Rc::downcast::<T>(...) only accepts
Rc<Any>. Could it be modified to accept any
Assuming I correctly understand what you’re asking for, the answer is no. Not in any straightforward way. Rust is statically types, and you cannot test whether or not a type implements a trait at runtime, unless you make sure this information is made available somehow. The
Any trait only offers
TypeId which allows comparing individual types for whether or not they are equal, but nothing more. There’s no information about what traits a type implements in a
If you need such downcasting ability in a trait hierarchy, you could consider adding methods such as
fn downcast_ref_to_foo(&self) -> Option<&dyn Foo> (and potentially more for
&mut self or
Box<Self> downcassting, etc.) to a supertrait of
Foo that you’d like to downcast from, and you’ll have to make sure to accurately implement that yourself in order to reflect whether or not
Foo is implemented by a type.
On a second read, you might be asking for something different here, and my previous answer is perhaps what you expected in this following thread, (without explicitly asking for it)
Downcasting is implemented in terms of a method to retrieve a
TypeId, and this is what
Any provides. Downcasting to a type from
Rc<dyn SomeOtherTrait> can’t work for just any other abitrary trait, but if you set up the trait accordingly, it could be feasible. In fact, it is possible to implement other traits that include
Any-like capabilities already: AFAIR crates like mopa or downcast-rs present patterns of how to achieve this.
In this case I'll prefer to not downcast then... I'll just use
Rc<dyn Any> instead of
Rc<dyn DisplayObject> wherever needed.
What you're probably looking for is something like
(NOT A CONTRIBUTION)
It would be trivial to make this something that Rust had out of the box instead of making traits opt into this with "mopa" style hacks.
All you'd need is to include the type id in every vtable just like the size and align already are, and then add a
align_of_val type of function (
TypeId::of_val?) to access that type id for anything that is 'static. Then you could use that to implement downcast on pointers to any trait object. You don't have to restrict it to trait objects, but its useless for anything else, and you could restrict it to trait objects with the Pointee/Metadata/DynMetadata APIs that have already been added.
I had to do the "mopa" trick myself just a few weeks ago. This is the kind of incremental improvement that I wish the project would focus on to make trait objects easier to deal with.
But this isn't zero cost. This grows every vtable by a
u64s at the moment IIRC). If you want to do that, you can do that the way
What I do want to see is some feature to enable
dyn Trait with
const. This will enable more efficient
Any-like conversion (instead of a method, just retrieve a constant). However I'm not sure what shape the feature should have.
In my ideal world I should be able to change a
Rc<dyn Foo> in a
Rc<dyn Foo + Any> and then being able to use
Rc::downcast without additional hassles thanks to trait upcasting automatically coercing the
Rc<dyn Foo + Any> to a
(NOT A CONTRIBUTION).
A type id is one u64; this is a really stretched definition of "not zero cost" when every vtable already contains a constant overhead of 3 usizes (size, align and drop in place) plus a usize for every function in the trait definition.
Supporting proper upcasting is another solution; the key difference is that it if you get a trait object from a library you can't possibly downcast it unless the library has added the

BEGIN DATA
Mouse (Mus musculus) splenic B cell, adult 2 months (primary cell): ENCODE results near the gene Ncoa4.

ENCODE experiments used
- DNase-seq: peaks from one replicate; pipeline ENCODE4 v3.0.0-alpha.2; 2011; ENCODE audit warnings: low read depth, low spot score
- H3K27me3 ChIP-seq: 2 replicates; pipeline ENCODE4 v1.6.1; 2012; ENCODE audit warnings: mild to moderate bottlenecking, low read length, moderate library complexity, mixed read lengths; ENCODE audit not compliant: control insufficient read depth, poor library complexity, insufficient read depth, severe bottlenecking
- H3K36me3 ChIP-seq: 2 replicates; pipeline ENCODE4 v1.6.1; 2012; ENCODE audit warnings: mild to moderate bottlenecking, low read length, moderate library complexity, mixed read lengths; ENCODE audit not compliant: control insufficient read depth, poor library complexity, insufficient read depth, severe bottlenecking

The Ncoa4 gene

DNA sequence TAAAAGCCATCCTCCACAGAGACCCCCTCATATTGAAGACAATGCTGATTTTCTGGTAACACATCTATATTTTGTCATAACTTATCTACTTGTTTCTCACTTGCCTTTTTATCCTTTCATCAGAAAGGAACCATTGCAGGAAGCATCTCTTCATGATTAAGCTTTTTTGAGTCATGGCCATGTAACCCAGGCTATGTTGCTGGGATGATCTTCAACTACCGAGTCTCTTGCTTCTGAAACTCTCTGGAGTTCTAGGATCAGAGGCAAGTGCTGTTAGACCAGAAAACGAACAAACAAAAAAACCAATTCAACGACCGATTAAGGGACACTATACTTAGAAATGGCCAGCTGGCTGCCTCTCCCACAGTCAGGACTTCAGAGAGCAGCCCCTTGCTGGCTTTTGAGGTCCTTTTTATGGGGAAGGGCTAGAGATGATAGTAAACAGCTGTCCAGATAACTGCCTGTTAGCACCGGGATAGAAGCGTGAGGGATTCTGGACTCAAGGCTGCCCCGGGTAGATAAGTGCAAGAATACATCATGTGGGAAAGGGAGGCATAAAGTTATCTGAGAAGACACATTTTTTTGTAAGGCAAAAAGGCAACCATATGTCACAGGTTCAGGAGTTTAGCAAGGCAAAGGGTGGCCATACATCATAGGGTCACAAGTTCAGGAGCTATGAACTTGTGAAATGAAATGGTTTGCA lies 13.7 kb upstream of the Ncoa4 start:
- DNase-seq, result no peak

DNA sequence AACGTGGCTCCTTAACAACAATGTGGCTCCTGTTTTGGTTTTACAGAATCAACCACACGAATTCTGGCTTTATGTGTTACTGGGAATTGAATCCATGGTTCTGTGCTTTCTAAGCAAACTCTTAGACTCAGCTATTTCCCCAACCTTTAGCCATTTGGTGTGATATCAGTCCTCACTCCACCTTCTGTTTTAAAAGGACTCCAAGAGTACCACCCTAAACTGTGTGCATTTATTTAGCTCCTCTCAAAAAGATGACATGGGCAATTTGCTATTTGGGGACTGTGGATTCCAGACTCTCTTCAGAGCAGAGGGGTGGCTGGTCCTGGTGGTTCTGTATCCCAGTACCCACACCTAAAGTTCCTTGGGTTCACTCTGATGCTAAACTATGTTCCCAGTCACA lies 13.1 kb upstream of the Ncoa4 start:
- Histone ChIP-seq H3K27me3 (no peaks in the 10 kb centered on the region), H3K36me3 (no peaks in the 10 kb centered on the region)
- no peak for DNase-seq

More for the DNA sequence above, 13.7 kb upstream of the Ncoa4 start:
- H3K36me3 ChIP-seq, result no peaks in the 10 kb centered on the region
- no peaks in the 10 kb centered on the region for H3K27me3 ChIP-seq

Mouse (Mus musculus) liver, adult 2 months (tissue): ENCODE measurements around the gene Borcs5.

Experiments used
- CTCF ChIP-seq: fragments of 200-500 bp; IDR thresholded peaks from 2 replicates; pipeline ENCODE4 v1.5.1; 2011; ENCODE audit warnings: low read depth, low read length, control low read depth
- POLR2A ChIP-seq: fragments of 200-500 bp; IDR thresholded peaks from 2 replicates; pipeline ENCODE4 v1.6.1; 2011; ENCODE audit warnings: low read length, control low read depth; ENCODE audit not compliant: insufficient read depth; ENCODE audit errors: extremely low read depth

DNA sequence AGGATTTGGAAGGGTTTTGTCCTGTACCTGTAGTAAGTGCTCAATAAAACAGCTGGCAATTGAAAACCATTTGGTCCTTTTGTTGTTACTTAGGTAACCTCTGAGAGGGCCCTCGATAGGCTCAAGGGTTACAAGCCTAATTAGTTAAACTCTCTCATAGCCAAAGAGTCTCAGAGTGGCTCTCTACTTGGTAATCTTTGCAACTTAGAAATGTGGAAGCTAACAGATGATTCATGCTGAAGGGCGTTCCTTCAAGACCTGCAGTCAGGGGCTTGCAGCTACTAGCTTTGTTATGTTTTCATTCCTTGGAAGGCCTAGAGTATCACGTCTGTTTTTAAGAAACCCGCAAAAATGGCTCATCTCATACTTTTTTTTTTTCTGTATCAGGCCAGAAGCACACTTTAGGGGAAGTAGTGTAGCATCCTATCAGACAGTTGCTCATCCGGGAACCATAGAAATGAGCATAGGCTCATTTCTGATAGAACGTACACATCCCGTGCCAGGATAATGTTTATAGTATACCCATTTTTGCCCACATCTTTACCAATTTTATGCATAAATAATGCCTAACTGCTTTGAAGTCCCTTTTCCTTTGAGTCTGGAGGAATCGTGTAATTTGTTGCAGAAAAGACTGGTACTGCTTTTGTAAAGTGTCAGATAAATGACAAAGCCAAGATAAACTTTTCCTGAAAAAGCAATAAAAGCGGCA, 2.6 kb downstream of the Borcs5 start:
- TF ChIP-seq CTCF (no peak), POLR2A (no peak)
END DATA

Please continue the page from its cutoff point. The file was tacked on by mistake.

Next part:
Any bound, whereas it could also just be a feature of trait objects in general.
But the current solution - requiring the trait definer to know about and use a library like mopa or write unsafe code and understand how downcasting is implemented - is really inadequate. The expertise needed to write a downcastable trait object that isn't Any is far too high.
TypeId being a
u64 isn't set in stone; this PR changes it to be a
u64 plus a static reference (and a larger static memory footprint) for example.
I was referring to this:
And this may be important to some people.
Notably every trait being
Any means that the static data cost of
TypeId (a mangled type name string, or perhaps a cryptographic-strong hash of such instead) is paid for every type you take any
dyn rather than just the ones you make
I fully agree that
mopa should be easier to do — it should just be
trait Mine: Any — but since it's required that the RTTI is more than just a
u64 (see discussion about how
TypeId is unsound; we do have collisions in practice), it makes sense to keep it opt in.
I don't do RTTI often so I'm probably missing the context here. Why doesn't
trait Mine: Any just work? I looked at the implementation of
mopa crate and it seems to replace
trait mopa::Any: Any with
TypeId::of as a trait method. Is that the issue? It seems like a simple fix...
mopa::Any trait only exists because
Any::type_id was (differently named and) unstable at the time when
mopa was released / last updated.
The problem why you can’t downcast a
trait Mine: Any is because the
downcast… methods are inherent methods of
dyn Any (with
&mut self receiver) or
Rc<dyn Any> or
Box<dyn Any>, etc.
The macro from
mopa adds analogous methods for
&mut dyn Mine, or
Box<dyn Mine>. There is also ongoing development on trait upcasting, for turning
&dyn Mine into
&dyn Any (or similarly with
&mut … or
Box<…>, etc.) between sub-/super-traits
trait Mine: Any, so you could cast
&dyn Mine to
&dyn Any first and then use regular
downcast_ref. This however doesn’t give the perfect API for something owned like
Box<dyn Mine> because with this approach, you’ll be left with a
Box<dyn Any> in case downcasting fails, with no way to turn it back into
Box<dyn Mine>, whereas
downcast will return
Result<Box<T>, Box<dyn Mine>>.